The chemical name is polytrimethylene terephthalate (PTT). I couldn’t find anything on the health effects.
It is a subset of polyester, which by itself has low toxicity. It contains 20% to 37% renewable material from non-food biomass, which is a step in the right direction, but is still primarily petroleum.
This looks to be a fairly nontoxic material, though petrochemical. Check the rug for any toxic finishes, such as stain-resistance.
Question from Jess Kidd
Thanks for a great website – really interesting.
I wonder if you could help me with a query. I have bought a 1940/50s plywood wardrobe from a furniture scheme. They have kindly sanded and prepared it for me to paint with eco paint as my daughter has asthma.
I would think the plywood would have off-gassed by now but could there be a problem from the shellac in terms of formaldehyde or VOCs?
I would be very grateful for your advice.
I agree the plywood would have off-gassed by now.
Real shellac is made from insect bodies and alcohol. The alcohol would be long gone.
Sounds like it’s fine.
Question from Toy Shopper
Do you believe die-cast metal toy vehicles are safe for children? I saw this SIKU brand and am wondering if it might be better than some of the others, since it is designed in Germany, where standards seem to be higher. Here is some info from their site.
“SIKU toy models contain no PVC and meet German and international standards and guidelines for the safety of toys. SIKU toy models comply with the European Spielzeugrichtlinie 88/378/EWG, which is based on the CE code and other standardized norms (toy safety in accordance with EN 71 und EN 62115). In addition to our compliance with high quality standards for all materials and the manufacture of our products, we are also committed to the protection of all employees working for us.” – from: www.siku.de/en/siku/company.html
That page also says: “The development, construction, sales, administration and production divisions are located at the company headquarters in Lüdenscheid. In addition, Sieper group has other production sites in Poland and China as well as its own sales subsidiaries in France and Hong Kong.”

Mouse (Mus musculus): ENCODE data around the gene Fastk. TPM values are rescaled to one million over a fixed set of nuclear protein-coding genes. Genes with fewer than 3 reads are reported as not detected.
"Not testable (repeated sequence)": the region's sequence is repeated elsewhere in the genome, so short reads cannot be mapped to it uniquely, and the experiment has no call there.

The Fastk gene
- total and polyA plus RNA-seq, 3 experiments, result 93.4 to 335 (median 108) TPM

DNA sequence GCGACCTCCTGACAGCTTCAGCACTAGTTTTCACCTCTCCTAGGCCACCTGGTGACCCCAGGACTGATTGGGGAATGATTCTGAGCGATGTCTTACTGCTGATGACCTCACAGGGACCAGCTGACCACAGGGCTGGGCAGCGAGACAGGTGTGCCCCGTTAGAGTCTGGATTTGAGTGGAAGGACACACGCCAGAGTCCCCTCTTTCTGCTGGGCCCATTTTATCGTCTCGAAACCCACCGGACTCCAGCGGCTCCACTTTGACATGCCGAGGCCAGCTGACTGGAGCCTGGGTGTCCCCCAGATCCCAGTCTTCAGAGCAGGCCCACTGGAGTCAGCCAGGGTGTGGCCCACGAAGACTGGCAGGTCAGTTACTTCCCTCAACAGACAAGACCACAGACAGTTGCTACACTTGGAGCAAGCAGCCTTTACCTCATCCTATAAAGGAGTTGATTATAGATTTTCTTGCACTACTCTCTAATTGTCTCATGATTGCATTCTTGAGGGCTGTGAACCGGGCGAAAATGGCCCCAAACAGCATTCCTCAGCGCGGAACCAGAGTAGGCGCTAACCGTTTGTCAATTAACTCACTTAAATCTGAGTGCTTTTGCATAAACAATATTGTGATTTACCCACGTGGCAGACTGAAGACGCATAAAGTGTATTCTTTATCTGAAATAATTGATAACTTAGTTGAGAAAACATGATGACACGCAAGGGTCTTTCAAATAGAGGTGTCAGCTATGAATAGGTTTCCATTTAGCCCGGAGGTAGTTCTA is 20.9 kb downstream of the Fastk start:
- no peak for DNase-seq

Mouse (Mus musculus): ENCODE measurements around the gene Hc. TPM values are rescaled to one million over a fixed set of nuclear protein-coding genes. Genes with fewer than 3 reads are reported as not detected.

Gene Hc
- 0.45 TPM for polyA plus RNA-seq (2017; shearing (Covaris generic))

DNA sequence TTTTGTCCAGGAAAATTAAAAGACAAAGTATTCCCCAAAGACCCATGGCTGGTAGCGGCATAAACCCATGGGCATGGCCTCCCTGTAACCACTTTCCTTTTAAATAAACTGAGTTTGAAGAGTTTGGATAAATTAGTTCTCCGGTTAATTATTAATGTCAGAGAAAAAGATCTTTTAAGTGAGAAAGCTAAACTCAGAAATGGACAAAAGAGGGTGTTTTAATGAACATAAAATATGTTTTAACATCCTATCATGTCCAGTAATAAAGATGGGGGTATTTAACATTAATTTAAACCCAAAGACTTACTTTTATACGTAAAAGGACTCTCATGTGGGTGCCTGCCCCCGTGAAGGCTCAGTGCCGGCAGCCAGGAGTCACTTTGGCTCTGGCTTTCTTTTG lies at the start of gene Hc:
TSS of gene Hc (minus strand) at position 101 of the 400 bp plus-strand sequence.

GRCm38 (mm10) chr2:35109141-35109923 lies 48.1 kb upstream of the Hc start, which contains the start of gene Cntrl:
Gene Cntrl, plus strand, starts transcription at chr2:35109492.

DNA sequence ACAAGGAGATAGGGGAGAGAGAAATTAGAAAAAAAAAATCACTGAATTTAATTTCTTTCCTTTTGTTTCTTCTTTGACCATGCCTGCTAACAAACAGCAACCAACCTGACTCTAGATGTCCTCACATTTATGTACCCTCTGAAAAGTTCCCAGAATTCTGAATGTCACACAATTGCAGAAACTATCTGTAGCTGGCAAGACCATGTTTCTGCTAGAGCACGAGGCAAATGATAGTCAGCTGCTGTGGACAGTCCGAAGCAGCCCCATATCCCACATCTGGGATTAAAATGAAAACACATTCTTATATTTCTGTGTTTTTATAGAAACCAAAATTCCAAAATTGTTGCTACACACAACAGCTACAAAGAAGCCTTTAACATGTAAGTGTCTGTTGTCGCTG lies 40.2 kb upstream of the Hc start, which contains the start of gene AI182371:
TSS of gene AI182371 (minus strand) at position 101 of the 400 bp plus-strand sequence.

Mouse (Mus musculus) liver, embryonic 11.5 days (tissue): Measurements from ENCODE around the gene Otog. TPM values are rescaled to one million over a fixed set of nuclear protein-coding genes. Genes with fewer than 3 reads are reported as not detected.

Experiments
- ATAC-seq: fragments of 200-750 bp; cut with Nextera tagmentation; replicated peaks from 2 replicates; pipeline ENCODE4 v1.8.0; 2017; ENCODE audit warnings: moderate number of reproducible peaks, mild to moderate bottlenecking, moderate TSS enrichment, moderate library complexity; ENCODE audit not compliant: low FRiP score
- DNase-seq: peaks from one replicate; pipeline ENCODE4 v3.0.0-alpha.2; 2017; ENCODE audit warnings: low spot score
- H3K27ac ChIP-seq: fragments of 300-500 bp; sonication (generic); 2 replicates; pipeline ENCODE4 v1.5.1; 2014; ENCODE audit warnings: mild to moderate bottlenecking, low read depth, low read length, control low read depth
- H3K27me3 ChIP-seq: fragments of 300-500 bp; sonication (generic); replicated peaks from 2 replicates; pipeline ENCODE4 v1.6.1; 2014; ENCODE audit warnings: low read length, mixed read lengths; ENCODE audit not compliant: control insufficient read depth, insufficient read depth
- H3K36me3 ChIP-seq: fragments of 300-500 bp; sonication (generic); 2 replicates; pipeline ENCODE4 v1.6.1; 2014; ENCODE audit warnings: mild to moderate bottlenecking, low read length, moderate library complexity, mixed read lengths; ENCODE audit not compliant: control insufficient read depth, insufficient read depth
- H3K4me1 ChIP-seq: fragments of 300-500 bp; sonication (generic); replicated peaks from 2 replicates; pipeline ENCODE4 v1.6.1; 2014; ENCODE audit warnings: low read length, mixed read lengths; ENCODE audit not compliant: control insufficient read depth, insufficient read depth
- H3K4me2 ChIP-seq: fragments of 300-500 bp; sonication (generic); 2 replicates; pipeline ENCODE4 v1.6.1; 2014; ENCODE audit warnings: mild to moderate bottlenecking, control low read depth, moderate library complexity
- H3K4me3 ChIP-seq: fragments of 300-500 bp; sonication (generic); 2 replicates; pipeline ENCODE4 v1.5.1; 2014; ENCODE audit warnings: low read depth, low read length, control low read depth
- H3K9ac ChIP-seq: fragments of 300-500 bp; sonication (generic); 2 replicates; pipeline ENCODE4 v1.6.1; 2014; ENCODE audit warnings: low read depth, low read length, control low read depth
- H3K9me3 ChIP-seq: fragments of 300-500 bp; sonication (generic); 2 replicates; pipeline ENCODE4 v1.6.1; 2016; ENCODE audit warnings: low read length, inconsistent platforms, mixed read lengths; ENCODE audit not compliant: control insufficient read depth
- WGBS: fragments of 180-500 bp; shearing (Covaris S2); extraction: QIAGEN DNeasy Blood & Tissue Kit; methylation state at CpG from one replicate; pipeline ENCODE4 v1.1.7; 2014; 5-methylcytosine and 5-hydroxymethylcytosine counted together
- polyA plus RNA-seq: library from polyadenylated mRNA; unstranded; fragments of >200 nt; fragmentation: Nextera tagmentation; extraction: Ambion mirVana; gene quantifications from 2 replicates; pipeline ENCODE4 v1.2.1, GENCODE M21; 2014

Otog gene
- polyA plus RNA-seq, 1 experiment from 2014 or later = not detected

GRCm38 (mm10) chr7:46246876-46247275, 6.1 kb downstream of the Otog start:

And this page has info about their production process: www.siku.de/en/siku/production.html
This is a really excellent example of how every company should show their production process. Lot’s of information here!
But unfortunately not a lot of toxics information.
- The body is made from cast zinc and plastic (but they don’t say what type of plastic)
- The body is then lacquered with a powder that is melted on to the metal (but doesn’t say if there are heavy metals in the lacquer or not)
- Printing of design details doesn’t say if the ink contains heavy metals (other printed products have been shown by testing to contain heavy metals)
Toys I list on the toys page of Debra’s List will often say things like “paint contains no heavy metals” and other such statements that indicate awareness of where toxics are in the materials. I don’t see that here.
I need more information to evaluate this.
Question from Donna Tecce
What is your opinion on soapstone counter tops regarding, outgassing, non porous etc. clean and green.
We were leaning to Quartz but do not want manmade and even though sealed contains resins/plastic etc. Soapstone seems to be the way to go. There is natural ‘talc’ but I assume that is contained within the product and a food grade oil to use on top. Thx for all your advice.
I can tell you there is no outgassing or any other toxic hazard I am aware of. I have a set of soapstone cooking pots that I love.
Just from a quick search I found that soapstone is not porous, does not need to be sealed, is inert, and long lasting. It was the standard countertop for science labs and they make stoves out of it. Sounds perfect for a kitchen countertop.
Question from [NAMEOFSENDER]
Thank you for the good info. My question is, as we replace our toxic furniture, linens, clothing, etc, what do we do with the old toxic stuff? How do we responsibly dispose of flame retardant infused sofas, cushions, rugs? What do we do with the synthetics or conventionally processed cotton fabrics and clothing and bedding, laced with pesticides, petrochemicals, dyes, formaldehyde?
Passing it on to Goodwill seems callous. Throwing it into landfills only adds the chemicals to the environment…….. burning it??? What do we do with it?
This is a very good question.
There are such things as Household Hazardous Waste programs, and you should have one in your city. But these are for a specific list of toxic products that are immediate poisons, like pesticides and paints.
But the products you are talking about have toxic exposures with long-term health effects and I don’t know of any programs for responsible disposal of them.
Here’s an article about some possibilities for disposing of sofas with fire retardants, but no current solutions: www.greensciencepolicy.org/responsible-furniture-disposal/
I think what I would do is take all this stuff to the Household Hazardous Waste program in your area. Tell them it’s hazardous waste and ask them to dispose of it accordingly in a hazardous waste site.
This is a good example of why manufacturers need to take responsibility for the entire lifecycle of the product they produce. It’s not OK to make a product that ends up polluting the planet instead of gracefully returning to the ecosystem.